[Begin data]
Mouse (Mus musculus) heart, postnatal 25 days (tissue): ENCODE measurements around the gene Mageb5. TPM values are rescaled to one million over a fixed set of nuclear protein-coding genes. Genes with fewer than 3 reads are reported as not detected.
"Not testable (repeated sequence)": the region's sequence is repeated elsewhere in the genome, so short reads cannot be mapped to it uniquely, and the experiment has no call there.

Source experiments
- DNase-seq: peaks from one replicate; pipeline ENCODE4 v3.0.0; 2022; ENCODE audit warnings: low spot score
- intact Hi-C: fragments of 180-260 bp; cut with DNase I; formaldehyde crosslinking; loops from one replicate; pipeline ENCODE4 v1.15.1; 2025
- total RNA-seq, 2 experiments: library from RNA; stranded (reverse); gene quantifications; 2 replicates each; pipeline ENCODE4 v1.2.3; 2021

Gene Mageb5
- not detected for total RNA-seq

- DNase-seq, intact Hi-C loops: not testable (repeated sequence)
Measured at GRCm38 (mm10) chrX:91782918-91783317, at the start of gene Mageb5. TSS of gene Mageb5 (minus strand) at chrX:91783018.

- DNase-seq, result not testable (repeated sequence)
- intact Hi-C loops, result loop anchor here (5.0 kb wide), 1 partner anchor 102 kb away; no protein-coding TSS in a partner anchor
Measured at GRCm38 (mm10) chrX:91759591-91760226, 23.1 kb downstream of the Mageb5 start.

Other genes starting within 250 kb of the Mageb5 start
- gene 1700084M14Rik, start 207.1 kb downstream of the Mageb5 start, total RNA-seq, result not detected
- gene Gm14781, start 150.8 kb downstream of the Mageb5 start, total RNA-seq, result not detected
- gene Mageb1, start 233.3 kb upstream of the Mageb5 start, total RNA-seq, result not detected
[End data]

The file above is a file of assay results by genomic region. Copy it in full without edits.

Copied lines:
Mouse (Mus musculus) heart, postnatal 25 days (tissue): ENCODE measurements around the gene Mageb5. TPM values are rescaled to one million over a fixed set of nuclear protein-coding genes. Genes with fewer than 3 reads are reported as not detected.
"Not testable (repeated sequence)": the region's sequence is repeated elsewhere in the genome, so short reads cannot be mapped to it uniquely, and the experiment has no call there.

Source experiments
- DNase-seq: peaks from one replicate; pipeline ENCODE4 v3.0.0; 2022; ENCODE audit warnings: low spot score
- intact Hi-C: fragments of 180-260 bp; cut with DNase I; formaldehyde crosslinking; loops from one replicate; pipeline ENCODE4 v1.15.1; 2025
- total RNA-seq, 2 experiments: library from RNA; stranded (reverse); gene quantifications; 2 replicates each; pipeline ENCODE4 v1.2.3; 2021

Gene Mageb5
- not detected for total RNA-seq

- DNase-seq, intact Hi-C loops: not testable (repeated sequence)
Measured at GRCm38 (mm10) chrX:91782918-91783317, at the start of gene Mageb5. TSS of gene Mageb5 (minus strand) at chrX:91783018.

- DNase-seq, result not testable (repeated sequence)
- intact Hi-C loops, result loop anchor here (5.0 kb wide), 1 partner anchor 102 kb away; no protein-coding TSS in a partner anchor
Measured at GRCm38 (mm10) chrX:91759591-91760226, 23.1 kb downstream of the Mageb5 start.

Other genes starting within 250 kb of the Mageb5 start
- gene 1700084M14Rik, start 207.1 kb downstream of the Mageb5 start, total RNA-seq, result not detected
- gene Gm14781, start 150.8 kb downstream of the Mageb5 start, total RNA-seq, result not detected
- gene Mageb1, start 233.3 kb upstream of the Mageb5 start, total RNA-seq, result not detected